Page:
Branch–out



a division or subdivision of the stem or axis of a tree, shrub, or other plant.
a limb, offshoot, or ramification of any main stem:
the branches of a deer’s antlers.
any member or part of a body or system; a section or subdivision:
the various branches of learning.
a local operating division of a business, library, or the like.
a line of family descent stemming from a particular ancestor, as distinguished from some other line or lines from the same stock; a division of a family.
a tributary stream or any stream that is not a large river or a bayou.
Chiefly South Midland and Southern U.S. branch water (def 2).
Linguistics. (in the classification of related languages within a family) a category of a lower order than a subfamily and of a higher order than a subbranch or a group, as the Germanic branch of Indo-European.
Compare group (def 4a).
Computers. a point in a computer program where the computer selects one of two or more instructions to execute, according to some criterion.
Nautical. a warrant or license permitting a pilot to navigate in certain waters.
to put forth branches; spread in branches.
to divide into separate parts or subdivisions; diverge:
The main road branches off to the left.
to expand or extend, as business activities:
The bank has plans to branch throughout the state.
to divide into branches or sections.
to adorn with needlework; decorate with embroidery, as in textile fabrics.
branch out, to expand or extend, as business activities, pursuits, interests, etc.:
The business is branching out into computers.
Contemporary Examples

How I Wrote 400K Words in a Year Jamie Todd Rubin June 23, 2014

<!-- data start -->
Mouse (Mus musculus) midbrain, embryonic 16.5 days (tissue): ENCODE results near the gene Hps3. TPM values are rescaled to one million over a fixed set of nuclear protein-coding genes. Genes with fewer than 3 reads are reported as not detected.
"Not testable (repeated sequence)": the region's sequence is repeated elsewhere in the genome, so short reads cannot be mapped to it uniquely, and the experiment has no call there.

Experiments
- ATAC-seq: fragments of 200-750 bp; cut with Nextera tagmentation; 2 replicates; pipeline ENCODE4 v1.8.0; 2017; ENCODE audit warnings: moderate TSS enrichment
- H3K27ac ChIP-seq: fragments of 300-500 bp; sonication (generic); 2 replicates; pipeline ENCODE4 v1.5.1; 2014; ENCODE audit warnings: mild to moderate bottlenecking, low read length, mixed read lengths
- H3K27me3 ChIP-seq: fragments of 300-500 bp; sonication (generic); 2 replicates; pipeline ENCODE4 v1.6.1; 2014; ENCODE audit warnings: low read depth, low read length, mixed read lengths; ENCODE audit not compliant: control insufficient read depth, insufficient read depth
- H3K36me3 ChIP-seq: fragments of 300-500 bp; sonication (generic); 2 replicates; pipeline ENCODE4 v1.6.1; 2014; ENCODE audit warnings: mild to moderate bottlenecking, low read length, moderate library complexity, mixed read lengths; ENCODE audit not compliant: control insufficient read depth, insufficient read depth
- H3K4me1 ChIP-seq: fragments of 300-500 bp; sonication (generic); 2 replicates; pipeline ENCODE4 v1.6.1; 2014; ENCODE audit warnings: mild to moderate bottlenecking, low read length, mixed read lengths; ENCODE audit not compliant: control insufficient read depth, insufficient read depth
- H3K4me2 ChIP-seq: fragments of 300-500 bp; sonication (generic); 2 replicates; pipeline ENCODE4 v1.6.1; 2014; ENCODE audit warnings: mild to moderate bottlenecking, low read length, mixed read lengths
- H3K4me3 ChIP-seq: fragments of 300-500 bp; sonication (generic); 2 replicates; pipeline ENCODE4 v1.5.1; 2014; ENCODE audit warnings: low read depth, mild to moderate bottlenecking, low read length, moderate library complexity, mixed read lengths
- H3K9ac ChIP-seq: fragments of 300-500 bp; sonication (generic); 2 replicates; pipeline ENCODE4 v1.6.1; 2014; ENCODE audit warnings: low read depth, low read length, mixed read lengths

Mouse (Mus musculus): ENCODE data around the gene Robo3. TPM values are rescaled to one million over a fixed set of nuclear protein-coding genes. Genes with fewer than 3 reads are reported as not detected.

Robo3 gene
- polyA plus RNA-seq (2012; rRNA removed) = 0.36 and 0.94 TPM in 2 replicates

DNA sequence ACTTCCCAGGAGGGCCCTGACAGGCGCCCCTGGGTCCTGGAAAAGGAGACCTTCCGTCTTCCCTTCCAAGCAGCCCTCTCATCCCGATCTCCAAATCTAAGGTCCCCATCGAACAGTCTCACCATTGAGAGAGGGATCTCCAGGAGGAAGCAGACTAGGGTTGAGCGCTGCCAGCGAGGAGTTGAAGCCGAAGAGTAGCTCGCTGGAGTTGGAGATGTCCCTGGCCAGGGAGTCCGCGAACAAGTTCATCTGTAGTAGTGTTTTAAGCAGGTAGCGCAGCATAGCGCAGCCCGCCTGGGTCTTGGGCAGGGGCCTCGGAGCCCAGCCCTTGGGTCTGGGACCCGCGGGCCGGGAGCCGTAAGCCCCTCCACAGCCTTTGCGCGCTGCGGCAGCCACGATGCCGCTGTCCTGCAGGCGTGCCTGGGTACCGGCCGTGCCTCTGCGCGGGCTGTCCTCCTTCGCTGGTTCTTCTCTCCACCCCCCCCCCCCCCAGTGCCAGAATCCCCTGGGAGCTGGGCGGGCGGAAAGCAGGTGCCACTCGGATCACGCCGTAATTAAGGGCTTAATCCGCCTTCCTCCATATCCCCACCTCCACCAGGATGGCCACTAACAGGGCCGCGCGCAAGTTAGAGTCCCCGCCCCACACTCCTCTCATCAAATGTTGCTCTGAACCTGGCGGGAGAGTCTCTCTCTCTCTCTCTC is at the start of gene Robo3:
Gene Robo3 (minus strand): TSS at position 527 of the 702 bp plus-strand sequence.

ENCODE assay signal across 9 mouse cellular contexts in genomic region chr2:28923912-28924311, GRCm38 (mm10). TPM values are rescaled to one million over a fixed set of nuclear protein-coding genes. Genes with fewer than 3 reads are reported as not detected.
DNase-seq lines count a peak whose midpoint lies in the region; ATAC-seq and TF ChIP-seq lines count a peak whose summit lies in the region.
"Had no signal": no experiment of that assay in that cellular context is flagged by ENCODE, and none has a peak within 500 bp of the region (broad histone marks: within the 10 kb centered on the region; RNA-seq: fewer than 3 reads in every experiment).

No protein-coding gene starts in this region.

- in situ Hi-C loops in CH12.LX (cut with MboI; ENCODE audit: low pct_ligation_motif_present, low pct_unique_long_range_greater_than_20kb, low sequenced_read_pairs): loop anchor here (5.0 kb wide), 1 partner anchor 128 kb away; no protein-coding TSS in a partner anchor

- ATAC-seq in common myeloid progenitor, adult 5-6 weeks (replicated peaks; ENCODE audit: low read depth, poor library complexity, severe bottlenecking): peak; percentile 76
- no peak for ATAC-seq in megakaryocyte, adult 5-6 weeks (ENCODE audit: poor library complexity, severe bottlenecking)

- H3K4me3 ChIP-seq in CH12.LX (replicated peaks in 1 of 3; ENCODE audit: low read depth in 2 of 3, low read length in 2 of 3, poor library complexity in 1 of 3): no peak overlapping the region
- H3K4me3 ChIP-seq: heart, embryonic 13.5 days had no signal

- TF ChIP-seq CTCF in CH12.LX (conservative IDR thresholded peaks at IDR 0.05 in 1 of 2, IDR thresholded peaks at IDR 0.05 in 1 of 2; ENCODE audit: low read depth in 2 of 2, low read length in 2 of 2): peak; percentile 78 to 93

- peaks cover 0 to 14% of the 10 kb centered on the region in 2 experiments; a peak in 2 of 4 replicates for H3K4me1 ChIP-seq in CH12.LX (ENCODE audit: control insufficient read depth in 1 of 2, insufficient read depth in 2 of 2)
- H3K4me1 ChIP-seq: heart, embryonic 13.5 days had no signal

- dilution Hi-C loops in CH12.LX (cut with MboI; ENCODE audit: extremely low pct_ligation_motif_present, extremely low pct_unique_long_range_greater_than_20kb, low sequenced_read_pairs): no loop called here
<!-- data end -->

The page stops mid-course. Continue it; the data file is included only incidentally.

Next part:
The Daily Show for Women Marisa Meltzer June 14, 2009
The Google Killer Nicholas Ciarelli May 7, 2009
Why Los Angeles Is the Best Food Town in America Andrew Romano November 15, 2013
Racism Is a Tough Sell: The Real Reason Everyone Dumped Paula Deen Daniel Gross June 27, 2013

Historical Examples

How to Know the Ferns S. Leonard Bastin
The Opened Shutters Clara Louise Burnham
Clovers and How to Grow Them Thomas Shaw
Conversation Andrew P. Peabody
That Unfortunate Marriage, Vol. 2(of 3) Frances Eleanor Trollope

verb
(intransitive, adverb) often foll by into. to expand or extend one’s interests: our business has branched out into computers now
noun
a secondary woody stem arising from the trunk or bough of a tree or the main stem of a shrub
a subdivision of the stem or root of any other plant
an offshoot or secondary part: a branch of a deer’s antlers

a subdivision or subsidiary section of something larger or more complex: branches of learning, branch of the family
(as modifier): a branch office

(US) any small stream
(maths) a section of a curve separated from the rest of the curve by discontinuities or special points
(computing) Also called jump. a departure from the normal sequence of programmed instructions into a separate program area
an alternative route in an atomic or nuclear decay series
verb
(intransitive) (of a tree or other plant) to produce or possess branches
(intransitive) usually foll by from. (of stems, roots, etc) to grow and diverge (from another part)
to divide or be divided into subsidiaries or offshoots
(intransitive) often foll by off. to diverge from the main way, road, topic, etc
n.
v.

Separate into subdivisions; strike off in a new direction. For example, Our software business is branching out into more interactive products, or Bill doesn’t want to concentrate on just one field; he wants to branch out more. This term alludes to the growth habits of a tree’s limbs. [ Early 1700s ]
Also see: branch off

branch off
branch out

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